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All quiet on the western front

After just over a week in their new home one the Somerset levels, the cranes seemed to have settled in to the swing of things nicely. Any worries that Amy and myself might have had about the move have dissipated and we are now into a quiet period over the next few weeks whilst the cranes adjust to and imprint onto the new area. This quite period before the release proper starts in earnest is very convenient as it not only allows the birds to settle in but also ourselves as we have also moved to Somerset from Slimbridge. It also gives us some time to work on a release strategy, as a crane release is going to be very different from any of the previous UK re-introductions.

One of the problems that is going to face the young cranes, is that in the wild a young crane follows its parents throughout the winter until they are driven off at the start of the following breeding season. During this time, the young birds watch and mimic their parent’s activities in order that they can learn how to exploit all of the different food sources that are available throughout the year. It is also worth noting that the parents will continue to feed the youngsters choice tidbits, even though the young birds are capable of feeding themselves. Clearly although we cannot be around to do this for them, we can provide them with a supplementary source of food to get them started and a safe predator free place to come back to and roost. The rest however will be up to them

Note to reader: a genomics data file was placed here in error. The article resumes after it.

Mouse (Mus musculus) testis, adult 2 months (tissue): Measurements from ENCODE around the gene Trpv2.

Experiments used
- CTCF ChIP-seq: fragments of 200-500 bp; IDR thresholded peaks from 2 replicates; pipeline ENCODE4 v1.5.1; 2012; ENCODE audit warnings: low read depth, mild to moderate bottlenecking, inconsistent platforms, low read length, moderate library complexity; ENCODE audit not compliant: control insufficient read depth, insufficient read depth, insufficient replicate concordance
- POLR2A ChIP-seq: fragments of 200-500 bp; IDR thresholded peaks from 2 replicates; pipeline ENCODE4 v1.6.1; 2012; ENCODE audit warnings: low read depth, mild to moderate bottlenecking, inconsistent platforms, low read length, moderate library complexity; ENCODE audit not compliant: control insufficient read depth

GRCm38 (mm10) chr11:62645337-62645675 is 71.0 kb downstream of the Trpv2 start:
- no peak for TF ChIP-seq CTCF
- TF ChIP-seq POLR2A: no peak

Therefore, although things are quiet just now a lot of planning and preparation is being put in place, to give the birds the best possible chances of survival, once our young birds leave their safe and secure environment for the tough and dangerous world of predators and other perils. So, although we are reaching the end of the rearing stage, there is still a long way to go.

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